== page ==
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I want to extend the functionality of a part of a program that I'm working now..

Right now my code prints this on screen:

1
2
3
4
5
6
7
8
9
10
11
12
13
14
...
1999

But I'm looking to do this: Putting the tens in text, without number. Also, numbering tens.

1
2
3
4
5
6
7
8
9
ten 1
11
12
13
14
15
16
17
18
19
ten 2
21
22
...
1999

But with the functions that I know of C, I can't figure how to do. Could do this with many ifs in the for, but do not want a code so extensive.

The code of the first output is this:

#include<stdio.h>

int main(void) {

    int i, j=2000;

        for(i=1;i<=j;i++)
        {
            printf("%d\n", i);

        }

    return 0;
}

Very simple, and I want to keep that.

IN SIMPLE WORDS: All numbers ending in 0, should be print "ten x", instead the number...

Thank you.

share|improve this question
    
What about 100? Do you want to turn that into ten ten? –  Jack Maney Apr 2 '12 at 0:43
    
@JackManey ten 10 i guess –  suddnely_me Apr 2 '12 at 0:46
    
No. Keeping the line of "ten". I mean, the 100 has to be "ten 10". Same thing for the 1000. –  ignaces Apr 2 '12 at 0:46
    
@suddnely_me: Wait, if you want only the tens place, then that means it would cycle between 0-9, not suddenly jump from 9 to 10. –  Makoto Apr 2 '12 at 0:46
    
Do you know about the '%' mod operator? It gives the remainder part instead of division, so 19 / 10 = 1, and 19 % 10 = 9. So any number % 10 will == 0 whenever it is a multiple of 10. That could be tested with an if. –  gbulmer Apr 2 '12 at 0:47

3 Answers 3

up vote 3 down vote accepted

To find out if a number n is divisible by ten, you use:

if ((n % 10) == 0) ...

That's the modulo operator which returns the remainder when n is divided by ten - numbers divisible by ten have a remainder of zero when you do that, all other numbers have a remainder of one through nine (at least in the non-negative space which is where you're working - it may be different for negative numbers but I'm not going to check since it's not relevant here).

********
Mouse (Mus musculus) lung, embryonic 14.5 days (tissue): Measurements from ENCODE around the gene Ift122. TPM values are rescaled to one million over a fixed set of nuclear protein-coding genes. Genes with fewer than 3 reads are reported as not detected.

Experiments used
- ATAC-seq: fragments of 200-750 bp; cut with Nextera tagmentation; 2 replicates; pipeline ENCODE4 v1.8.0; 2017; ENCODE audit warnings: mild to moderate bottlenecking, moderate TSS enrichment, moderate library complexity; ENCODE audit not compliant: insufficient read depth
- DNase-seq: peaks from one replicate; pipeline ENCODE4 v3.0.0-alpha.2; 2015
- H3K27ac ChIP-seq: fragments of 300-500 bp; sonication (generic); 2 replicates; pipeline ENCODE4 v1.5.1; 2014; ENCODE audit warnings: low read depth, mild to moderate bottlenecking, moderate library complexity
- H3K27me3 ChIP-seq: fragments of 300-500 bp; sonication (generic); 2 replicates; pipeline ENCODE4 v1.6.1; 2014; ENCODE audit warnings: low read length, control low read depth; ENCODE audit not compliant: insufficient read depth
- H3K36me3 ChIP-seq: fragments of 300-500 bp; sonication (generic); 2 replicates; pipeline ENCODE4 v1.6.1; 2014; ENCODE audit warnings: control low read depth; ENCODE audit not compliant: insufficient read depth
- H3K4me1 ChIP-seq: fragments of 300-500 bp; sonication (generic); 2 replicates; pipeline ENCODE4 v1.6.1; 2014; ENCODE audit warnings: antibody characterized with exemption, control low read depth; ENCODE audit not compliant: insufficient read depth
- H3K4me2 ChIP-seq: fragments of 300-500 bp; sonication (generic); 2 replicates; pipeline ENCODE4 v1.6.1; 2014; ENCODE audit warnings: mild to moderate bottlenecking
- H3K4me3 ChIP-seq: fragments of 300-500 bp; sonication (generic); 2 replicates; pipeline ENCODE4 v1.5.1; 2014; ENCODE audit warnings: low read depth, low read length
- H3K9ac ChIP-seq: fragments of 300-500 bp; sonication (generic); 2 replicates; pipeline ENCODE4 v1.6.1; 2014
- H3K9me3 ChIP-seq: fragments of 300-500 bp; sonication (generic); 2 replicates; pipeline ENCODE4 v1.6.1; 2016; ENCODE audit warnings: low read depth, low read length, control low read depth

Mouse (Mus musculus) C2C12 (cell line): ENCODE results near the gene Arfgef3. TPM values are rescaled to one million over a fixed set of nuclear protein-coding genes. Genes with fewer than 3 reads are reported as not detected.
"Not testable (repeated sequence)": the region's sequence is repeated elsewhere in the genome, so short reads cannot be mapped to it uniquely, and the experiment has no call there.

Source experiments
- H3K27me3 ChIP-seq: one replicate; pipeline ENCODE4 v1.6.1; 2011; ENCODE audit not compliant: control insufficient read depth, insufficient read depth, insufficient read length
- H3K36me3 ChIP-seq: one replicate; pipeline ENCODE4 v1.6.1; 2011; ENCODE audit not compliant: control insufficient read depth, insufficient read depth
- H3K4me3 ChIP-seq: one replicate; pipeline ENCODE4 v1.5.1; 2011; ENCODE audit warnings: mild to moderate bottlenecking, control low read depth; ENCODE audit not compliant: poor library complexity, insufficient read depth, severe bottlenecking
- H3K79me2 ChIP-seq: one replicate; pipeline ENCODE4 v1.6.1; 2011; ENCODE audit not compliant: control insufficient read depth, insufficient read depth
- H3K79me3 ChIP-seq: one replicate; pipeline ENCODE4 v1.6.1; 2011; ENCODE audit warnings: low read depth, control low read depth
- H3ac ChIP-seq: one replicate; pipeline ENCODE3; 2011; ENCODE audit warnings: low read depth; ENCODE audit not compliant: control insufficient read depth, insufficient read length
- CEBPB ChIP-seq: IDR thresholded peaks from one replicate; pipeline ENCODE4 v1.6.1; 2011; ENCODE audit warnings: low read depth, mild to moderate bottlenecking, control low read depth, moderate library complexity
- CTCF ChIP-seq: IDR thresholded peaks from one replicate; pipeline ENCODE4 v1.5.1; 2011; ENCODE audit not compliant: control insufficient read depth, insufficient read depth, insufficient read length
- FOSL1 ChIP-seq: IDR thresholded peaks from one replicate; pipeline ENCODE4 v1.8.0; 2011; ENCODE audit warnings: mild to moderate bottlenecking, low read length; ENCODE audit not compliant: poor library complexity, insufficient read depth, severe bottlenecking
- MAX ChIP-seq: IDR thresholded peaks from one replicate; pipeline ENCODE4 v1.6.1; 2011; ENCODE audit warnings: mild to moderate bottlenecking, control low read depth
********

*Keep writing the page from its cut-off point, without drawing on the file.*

To find which number you need to output with your "ten" string, simply divide n by ten.

So you print statement will become something like:

if ((i % 10) == 0)
    printf ("ten %d\n", i / 10);
else
    printf ("%d\n", i);

Making that change gives you the output:

1
2
3
4
5
6
7
8
9
ten 1
11
12
:
1988
1989
ten 199
1991
1992
1993
1994
1995
1996
1997
1998
1999
ten 200

which appears to be what you're after.


And just one other point, your output appears to stop at 1999 rather than 2000, despite the code. If that's what you really want, either change j to be 1999 or change the for statement to use < instead of <=.

share|improve this answer
    
Thank you for exact repeat of my answer :) –  suddnely_me Apr 2 '12 at 0:55
    
@suddnely_me, your answer is a block of code with no explanation. I prefer to provide more than that. I'm also not a big fan of expressions like !i%10, especially for beginners, when there are more readable alternatives with no downside (unless your compiler is truly brain-dead). –  paxdiablo Apr 2 '12 at 0:58
    
Nice! Just missed to replace the ten number by the text and no adding instead, but it helps a lot! –  ignaces Apr 2 '12 at 1:00
    
@paxdiablo, hm, agreed. –  suddnely_me Apr 2 '12 at 1:00
    
@paxdiablo you'd prefer 0 == (i % 10) for beginners then? :) –  suddnely_me Apr 2 '12 at 1:01
    #include <stdio.h>
    int main(void)
    {
      int i, j=2000;
      for( i = 1; i <= j; i++ )
      {
        if ( !i%10 ) // if i / 10 is an integer...
        {
          printf ("ten %d\n", i/10);
        } else
        {
          printf("%d\n", i);
        }
      }
      return 0;
    }
share|improve this answer
    
Fails on i >= 100. Should give "0" not "10". –  Makoto Apr 2 '12 at 0:45
    
@Makoto can't see this condition. –  suddnely_me Apr 2 '12 at 0:47
    
1250 % 10 = 0, satisfying the condition. printf("ten %d\n", i/10) will give 125, not 5. –  Makoto Apr 2 '12 at 0:50
    
@Makoto do you notice !? –  suddnely_me Apr 2 '12 at 0:51
    
Check my revision to my reply above. –  Makoto Apr 2 '12 at 0:54

First, you may want to check IF the number is divisible by 10. Look here how to do that: Check if a double is evenly divisible by another double in C?

you could then check how many times it could be divided by 10 and print them out

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